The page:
Small businesses may send comments on the actions of Federal employees who enforce, or otherwise determine compliance with, Federal regulations to the Small Business and Agriculture Regulatory Enforcement Ombudsman and the Regional Small Business Regulatory Fairness Boards. The Ombudsman evaluates these actions annually and rates each agency's responsiveness to small business. If you wish to comment on actions by employees of the Coast Guard, call 1-888-REG-FAIR (1-888-734-3247). The Coast Guard will not retaliate against small entities that question or complain about this rule or any policy or action of the Coast Guard.
Collection of Information
This rule calls for no new collection of information under the Paperwork Reduction Act of 1995 (44 U.S.C. 3501-3520).
A rule has implications for federalism under Executive Order 13132, Federalism, if it has a substantial direct effect on State or local governments and would either preempt State law or impose a substantial direct cost of compliance on them. We have analyzed this rule under that Order and have determined that it does not have implications for federalism.
Unfunded Mandates Reform Act
The Unfunded Mandates Reform Act of 1995 (2 U.S.C. 1531-1538) requires Federal agencies to assess the effects of their discretionary regulatory actions. In particular, the Act addresses actions that may result in the expenditure by a State, local, or tribal government, in the aggregate, or by the private sector of $100,000,000 or more in any one year. Though this rule will not result in such an expenditure, we do discuss the effects of this rule elsewhere in this preamble.
Taking of Private Property
This rule will not cause a taking of private property or otherwise have taking implications under Executive Order 12630, Governmental Actions and Interference with Constitutionally Protected Property Rights.
Civil Justice Reform
This rule meets applicable standards in sections 3(a) and 3(b)(2) of Executive Order 12988, Civil Justice Reform, to minimize litigation, eliminate ambiguity, and reduce burden.
Protection of Children
We have analyzed this rule under Executive Order 13045, Protection of Children from Environmental Health Risks and Safety Risks. This rule is not an economically significant rule and does not create an environmental risk to health or risk to safety that may disproportionately affect children.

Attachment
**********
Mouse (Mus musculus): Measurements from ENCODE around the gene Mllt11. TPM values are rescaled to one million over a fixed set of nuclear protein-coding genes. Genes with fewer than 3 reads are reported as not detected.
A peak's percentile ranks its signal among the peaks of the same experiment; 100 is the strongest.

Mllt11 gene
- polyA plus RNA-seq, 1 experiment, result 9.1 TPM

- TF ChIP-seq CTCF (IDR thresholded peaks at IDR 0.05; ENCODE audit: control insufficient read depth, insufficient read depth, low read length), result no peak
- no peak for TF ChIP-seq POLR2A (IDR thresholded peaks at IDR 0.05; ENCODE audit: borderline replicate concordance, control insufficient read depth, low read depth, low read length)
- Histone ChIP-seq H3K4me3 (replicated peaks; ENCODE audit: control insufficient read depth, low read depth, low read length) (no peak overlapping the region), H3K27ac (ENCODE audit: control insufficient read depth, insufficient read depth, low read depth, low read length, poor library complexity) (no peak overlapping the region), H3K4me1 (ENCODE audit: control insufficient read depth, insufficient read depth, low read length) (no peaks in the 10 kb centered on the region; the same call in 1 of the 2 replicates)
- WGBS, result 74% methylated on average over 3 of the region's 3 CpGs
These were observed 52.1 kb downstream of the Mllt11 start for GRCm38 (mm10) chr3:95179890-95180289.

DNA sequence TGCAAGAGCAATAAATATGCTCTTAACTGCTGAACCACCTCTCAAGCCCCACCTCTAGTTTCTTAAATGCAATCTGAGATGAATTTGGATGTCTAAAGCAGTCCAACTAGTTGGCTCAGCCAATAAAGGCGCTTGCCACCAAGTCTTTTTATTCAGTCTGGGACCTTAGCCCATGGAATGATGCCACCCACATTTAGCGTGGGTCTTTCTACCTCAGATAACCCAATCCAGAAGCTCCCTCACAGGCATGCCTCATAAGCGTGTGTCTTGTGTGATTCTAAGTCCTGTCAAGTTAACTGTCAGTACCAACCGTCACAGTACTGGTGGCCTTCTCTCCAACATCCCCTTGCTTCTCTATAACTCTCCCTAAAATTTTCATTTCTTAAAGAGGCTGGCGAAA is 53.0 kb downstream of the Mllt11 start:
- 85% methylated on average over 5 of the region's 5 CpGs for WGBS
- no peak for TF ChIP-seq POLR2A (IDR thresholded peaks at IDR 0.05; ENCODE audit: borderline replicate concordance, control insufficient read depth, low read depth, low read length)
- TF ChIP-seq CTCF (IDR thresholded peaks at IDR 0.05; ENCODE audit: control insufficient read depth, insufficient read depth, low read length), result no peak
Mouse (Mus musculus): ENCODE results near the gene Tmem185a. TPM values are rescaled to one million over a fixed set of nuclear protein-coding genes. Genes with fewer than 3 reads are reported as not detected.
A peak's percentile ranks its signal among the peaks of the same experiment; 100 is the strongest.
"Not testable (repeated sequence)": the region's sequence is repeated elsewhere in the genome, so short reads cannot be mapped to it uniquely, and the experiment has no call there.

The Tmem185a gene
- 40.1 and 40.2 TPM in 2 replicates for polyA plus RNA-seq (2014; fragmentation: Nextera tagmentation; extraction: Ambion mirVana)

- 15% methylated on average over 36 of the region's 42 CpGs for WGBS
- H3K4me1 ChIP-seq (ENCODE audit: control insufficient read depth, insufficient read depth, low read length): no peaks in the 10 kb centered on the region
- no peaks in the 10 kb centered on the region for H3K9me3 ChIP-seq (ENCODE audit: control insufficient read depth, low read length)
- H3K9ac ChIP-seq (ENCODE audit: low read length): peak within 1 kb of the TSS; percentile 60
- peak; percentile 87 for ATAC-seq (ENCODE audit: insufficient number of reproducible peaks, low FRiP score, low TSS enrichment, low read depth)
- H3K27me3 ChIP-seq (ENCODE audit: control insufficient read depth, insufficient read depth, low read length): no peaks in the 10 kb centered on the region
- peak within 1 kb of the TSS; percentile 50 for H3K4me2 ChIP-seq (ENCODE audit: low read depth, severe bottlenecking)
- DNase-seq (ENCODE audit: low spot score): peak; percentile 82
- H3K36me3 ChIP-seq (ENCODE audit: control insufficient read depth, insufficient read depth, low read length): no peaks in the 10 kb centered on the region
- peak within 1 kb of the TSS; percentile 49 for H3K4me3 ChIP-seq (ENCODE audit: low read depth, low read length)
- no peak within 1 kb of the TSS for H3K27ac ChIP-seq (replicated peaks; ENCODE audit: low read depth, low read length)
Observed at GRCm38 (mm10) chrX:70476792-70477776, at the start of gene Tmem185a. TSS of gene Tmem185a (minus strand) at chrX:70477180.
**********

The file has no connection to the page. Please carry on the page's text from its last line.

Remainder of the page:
Indian Tribal Governments
This rule does not have tribal implications under Executive Order 13175, Consultation and Coordination with Indian Tribal Governments, because it does not have a substantial direct effect on one or more Indian tribes, on the relationship between the Federal Government and Indian tribes, or on the distribution of power and responsibilities between the Federal Government and Indian tribes.
We have analyzed this rule under Executive Order 13211, Actions Concerning Regulations That Significantly Affect Energy Supply, Distribution, or Use. We have determined that it is not a “significant energy action” under that order because it is not a “significant regulatory action” under Executive Order 12866 and is not likely to have a significant adverse effect on the supply, distribution, or use of energy. The Administrator of the Office of Information and Regulatory Affairs has not designated it as a significant energy action. Therefore, it does not require a Statement of Energy Effects under Executive Order 13211.
The National Technology Transfer and Advancement Act (NTTAA) (15 U.S.C. 272 note) directs agencies to use voluntary consensus standards in their regulatory activities unless the agency provides Congress, through the Office of Management and Budget, with an explanation of why using these standards would be inconsistent with applicable law or otherwise impractical. Voluntary consensus standards are technical standards (e.g., specifications of materials, performance, design, or operation; test methods; sampling procedures; and related management systems practices) that are developed or adopted by voluntary consensus standards bodies.